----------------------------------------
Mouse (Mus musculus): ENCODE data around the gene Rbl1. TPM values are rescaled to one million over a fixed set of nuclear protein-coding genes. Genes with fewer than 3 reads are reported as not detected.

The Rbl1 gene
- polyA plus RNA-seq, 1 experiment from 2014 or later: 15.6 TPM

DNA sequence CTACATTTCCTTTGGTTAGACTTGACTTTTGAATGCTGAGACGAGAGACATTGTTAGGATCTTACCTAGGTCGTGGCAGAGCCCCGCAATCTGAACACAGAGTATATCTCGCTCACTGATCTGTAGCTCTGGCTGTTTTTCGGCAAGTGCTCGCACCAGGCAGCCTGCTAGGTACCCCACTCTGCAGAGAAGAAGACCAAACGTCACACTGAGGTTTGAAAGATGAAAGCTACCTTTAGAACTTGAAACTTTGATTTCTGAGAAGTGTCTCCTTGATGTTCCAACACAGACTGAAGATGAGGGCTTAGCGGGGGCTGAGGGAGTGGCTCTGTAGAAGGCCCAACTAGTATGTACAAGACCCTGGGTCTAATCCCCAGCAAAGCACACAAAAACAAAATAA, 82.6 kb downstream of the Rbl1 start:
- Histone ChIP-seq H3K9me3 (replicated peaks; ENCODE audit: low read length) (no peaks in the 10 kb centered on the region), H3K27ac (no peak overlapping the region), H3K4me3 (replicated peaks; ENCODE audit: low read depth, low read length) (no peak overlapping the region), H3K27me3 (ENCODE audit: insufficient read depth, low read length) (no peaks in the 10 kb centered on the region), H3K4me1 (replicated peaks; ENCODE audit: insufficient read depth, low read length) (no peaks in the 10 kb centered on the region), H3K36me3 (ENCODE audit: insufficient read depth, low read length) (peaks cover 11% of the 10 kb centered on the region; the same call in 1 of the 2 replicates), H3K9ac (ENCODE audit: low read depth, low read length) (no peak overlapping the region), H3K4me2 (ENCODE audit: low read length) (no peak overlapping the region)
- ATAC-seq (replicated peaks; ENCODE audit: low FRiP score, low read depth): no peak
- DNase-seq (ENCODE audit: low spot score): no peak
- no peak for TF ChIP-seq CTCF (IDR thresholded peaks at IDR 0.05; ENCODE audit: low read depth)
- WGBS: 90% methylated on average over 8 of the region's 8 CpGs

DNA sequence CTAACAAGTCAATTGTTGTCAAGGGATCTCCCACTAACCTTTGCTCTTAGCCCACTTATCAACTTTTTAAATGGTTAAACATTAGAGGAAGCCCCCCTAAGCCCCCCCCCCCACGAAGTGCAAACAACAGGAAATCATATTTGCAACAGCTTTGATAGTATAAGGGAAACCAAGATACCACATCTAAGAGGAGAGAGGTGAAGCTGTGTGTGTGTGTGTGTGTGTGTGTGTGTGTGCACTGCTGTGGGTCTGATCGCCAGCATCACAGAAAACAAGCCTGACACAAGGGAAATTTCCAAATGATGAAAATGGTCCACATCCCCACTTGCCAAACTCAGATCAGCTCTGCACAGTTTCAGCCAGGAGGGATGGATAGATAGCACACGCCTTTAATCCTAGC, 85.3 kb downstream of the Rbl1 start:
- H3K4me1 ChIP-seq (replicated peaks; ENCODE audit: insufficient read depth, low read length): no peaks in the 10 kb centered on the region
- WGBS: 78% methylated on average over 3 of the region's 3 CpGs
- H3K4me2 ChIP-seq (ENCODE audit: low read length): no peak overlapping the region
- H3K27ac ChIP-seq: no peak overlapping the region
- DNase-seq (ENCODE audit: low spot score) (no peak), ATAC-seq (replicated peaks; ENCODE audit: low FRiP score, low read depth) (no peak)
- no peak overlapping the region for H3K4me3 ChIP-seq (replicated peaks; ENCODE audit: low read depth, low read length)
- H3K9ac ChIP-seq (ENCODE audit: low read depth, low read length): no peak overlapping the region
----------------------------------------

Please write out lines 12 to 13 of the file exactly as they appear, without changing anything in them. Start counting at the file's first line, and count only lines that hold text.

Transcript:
- WGBS: 78% methylated on average over 3 of the region's 3 CpGs
- H3K4me2 ChIP-seq (ENCODE audit: low read length): no peak overlapping the region